Death Is No Sportsman by Cyril Hare

A fishing story with no red herrings to confuse the trail

Death Is No Sportsman was first published in 1938
Death Is No Sportsman was
first published in 1938
The sport of fly fishing is at the centre of the mystery in Death Is No Sportsman, Cyril Hare’s second detective novel.

A group of men, who are all devoted to the pastime, gather at a small hotel, looking forward to spending a pleasant weekend on the river bank. Although the men are not friends, they try to get on amicably so they can continue to share the fishing rights they hold jointly to a small, but desirable stretch of the river Didder.

Behind their superficial courtesy towards each other, there are clearly tensions. Also, as regular guests at the hotel, they know the local people and are aware of the passions and rivalries going on below the surface in the small community.

All this is beautifully set up by Cyril Hare in the first few pages and it will come as no surprise to the reader when a body is discovered at the side of the river the following day.

The victim is the local squire, a man who was unpopular with both the fishermen and the villagers. It is quickly established that he has been shot in the head.

The corpse is discovered by a young man connected with the fishing syndicate, soon after his arrival at the inn. He is subsequently revealed to have deep feelings for the wife of the dead man, so the stage is expertly set by the author for a mystery involving interesting characters in an evocative setting.

Cyril Hare was, in fact, the pen name for Alfred Alexander Gordon Clark, who was born in 1900 in Mickleham in Surrey and went on to become a barrister and a judge.

The writer’s pseudonym was derived from a mixture of Hare Court, where he was in Chambers as a barrister in London, and Cyril Mansions, where he lived.

Hare was a practising barrister and judge as well as a writer
Hare was a practising barrister and
judge as well as a writer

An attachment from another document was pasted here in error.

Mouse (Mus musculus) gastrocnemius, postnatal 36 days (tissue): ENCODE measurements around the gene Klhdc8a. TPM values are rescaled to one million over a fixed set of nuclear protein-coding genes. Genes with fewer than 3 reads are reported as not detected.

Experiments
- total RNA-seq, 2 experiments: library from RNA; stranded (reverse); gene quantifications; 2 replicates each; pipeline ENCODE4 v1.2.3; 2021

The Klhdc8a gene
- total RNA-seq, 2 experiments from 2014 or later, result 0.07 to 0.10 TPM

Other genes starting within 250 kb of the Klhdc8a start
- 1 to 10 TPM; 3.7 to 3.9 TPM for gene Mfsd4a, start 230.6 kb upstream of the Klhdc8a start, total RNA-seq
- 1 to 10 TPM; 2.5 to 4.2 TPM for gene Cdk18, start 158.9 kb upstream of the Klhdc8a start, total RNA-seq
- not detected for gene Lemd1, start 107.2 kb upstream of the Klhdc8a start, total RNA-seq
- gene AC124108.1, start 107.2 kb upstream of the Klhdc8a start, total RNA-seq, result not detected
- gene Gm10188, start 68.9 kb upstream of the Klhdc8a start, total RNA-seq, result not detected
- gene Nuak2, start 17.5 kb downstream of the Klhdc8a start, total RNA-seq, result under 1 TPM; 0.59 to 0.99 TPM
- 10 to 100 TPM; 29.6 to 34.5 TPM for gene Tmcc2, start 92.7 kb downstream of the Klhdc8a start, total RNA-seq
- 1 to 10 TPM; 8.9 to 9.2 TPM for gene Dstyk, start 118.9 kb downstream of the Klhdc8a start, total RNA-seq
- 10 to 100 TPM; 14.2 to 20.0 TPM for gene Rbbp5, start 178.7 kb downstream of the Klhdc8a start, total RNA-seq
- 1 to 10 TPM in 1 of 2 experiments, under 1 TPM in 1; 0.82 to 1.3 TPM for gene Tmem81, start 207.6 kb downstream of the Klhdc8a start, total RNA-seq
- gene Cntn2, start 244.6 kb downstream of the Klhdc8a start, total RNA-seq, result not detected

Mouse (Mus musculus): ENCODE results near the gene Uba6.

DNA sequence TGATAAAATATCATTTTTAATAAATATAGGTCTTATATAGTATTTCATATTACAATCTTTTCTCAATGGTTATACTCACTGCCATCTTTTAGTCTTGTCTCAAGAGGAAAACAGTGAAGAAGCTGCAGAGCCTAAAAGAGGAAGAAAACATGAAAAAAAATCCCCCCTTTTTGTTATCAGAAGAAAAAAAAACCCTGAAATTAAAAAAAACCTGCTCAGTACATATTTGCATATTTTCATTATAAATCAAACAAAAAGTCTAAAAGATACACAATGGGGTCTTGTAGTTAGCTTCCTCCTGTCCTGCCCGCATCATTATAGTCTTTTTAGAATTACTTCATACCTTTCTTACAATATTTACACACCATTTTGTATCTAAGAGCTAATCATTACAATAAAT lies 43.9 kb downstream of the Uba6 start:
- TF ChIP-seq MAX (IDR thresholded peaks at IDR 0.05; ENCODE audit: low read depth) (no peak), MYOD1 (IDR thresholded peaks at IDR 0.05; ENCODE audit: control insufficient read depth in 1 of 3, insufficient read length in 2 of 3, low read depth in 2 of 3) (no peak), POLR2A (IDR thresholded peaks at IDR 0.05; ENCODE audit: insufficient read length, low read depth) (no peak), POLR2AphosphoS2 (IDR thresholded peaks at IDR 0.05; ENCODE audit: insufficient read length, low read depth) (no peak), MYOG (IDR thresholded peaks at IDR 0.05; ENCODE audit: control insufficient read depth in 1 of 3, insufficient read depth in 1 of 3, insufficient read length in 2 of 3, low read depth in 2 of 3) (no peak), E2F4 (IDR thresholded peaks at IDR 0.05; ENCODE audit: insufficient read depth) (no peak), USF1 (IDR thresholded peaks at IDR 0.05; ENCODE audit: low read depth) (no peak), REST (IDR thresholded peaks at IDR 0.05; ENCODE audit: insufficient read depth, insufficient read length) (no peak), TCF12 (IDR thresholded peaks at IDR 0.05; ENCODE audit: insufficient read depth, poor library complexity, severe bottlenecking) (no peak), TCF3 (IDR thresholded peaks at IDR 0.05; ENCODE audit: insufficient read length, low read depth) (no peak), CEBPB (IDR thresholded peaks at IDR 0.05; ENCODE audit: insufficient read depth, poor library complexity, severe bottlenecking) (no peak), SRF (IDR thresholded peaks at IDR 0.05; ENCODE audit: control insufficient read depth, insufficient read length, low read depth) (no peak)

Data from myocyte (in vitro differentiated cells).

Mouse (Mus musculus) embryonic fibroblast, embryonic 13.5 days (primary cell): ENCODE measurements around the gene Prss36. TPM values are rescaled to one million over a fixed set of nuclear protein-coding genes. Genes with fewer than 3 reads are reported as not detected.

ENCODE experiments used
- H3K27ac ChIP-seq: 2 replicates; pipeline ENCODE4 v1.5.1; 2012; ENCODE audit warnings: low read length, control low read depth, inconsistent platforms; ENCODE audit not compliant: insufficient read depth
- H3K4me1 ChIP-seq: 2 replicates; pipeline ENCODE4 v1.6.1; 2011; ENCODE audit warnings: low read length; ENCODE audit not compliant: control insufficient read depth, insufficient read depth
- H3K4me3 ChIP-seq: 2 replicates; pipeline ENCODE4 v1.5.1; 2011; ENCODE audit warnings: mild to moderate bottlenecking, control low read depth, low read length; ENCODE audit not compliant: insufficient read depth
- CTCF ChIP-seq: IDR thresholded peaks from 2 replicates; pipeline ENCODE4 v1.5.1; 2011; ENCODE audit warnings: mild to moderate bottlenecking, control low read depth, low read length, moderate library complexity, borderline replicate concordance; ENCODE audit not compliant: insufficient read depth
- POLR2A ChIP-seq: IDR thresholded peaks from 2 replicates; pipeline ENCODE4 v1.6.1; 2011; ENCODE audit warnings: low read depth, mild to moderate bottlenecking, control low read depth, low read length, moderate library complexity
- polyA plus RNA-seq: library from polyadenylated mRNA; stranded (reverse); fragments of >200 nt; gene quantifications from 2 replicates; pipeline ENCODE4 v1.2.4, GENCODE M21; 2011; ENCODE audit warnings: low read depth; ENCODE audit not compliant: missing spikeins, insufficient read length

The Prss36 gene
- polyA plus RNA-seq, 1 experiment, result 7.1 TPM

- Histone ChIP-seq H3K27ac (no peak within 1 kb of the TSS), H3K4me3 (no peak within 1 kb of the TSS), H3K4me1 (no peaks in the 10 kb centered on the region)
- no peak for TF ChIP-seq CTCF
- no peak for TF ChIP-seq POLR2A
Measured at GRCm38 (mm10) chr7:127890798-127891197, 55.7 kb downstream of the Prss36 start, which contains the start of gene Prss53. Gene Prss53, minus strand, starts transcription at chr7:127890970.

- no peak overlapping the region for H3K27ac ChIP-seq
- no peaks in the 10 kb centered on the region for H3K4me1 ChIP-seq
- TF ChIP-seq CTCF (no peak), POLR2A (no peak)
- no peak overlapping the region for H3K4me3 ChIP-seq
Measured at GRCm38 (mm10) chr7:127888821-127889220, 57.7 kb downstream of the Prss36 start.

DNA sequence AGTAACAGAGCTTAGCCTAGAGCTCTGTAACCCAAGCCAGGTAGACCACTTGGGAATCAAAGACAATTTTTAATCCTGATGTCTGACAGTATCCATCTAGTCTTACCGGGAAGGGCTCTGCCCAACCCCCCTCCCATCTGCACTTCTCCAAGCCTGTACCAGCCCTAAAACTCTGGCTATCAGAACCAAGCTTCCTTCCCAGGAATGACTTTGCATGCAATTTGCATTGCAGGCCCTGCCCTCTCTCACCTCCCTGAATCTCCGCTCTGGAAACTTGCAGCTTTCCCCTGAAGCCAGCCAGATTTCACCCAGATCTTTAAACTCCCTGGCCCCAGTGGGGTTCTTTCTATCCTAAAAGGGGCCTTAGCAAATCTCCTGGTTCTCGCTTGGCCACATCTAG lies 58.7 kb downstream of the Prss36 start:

Hare wrote many short stories for the London Evening Standard and some radio and stage plays and he was a keen member of the Detection Club along with Agatha Christie, Dorothy L Sayers and other famous crime writers.

After the war, Hare, as Clark, was appointed a county court judge in Surrey. He died in 1958, when he was at the peak of his career as a judge and at the height of his powers as a master of the whodunit.

In 1990, when the British Crime Writers’ Association published their list of The Top 100 Crime Novels of All Time, they awarded the 85th place to Hare’s 1942 novel, Tragedy at Law, which is considered by many to be his best work.

In Death Is No Sportsman, the police quickly find the murder of the local squire too complex for them to solve and call in Scotland Yard. In the following chapter, we see Inspector Mallet, ‘a very tall, very broad man, with a mild red face set off with an unexpectedly ferocious-looking waxed moustache,’ descending from the train ready to take over. He investigates with the thoroughness the reader expects of him, but the local police find his attention to detail mildly irritating.

I found Death Is No Sportsman to be an intriguing mystery that always plays fair with the reader. It was so well written that I enjoyed being guided along by Hare in the direction of the inevitable and satisfying scene at the end. The suspects have all gathered in a room at the inn next to the river where Mallet explains everything and the identity of the murderer is revealed.

Death Is No Sportsman was first published in 1938. 

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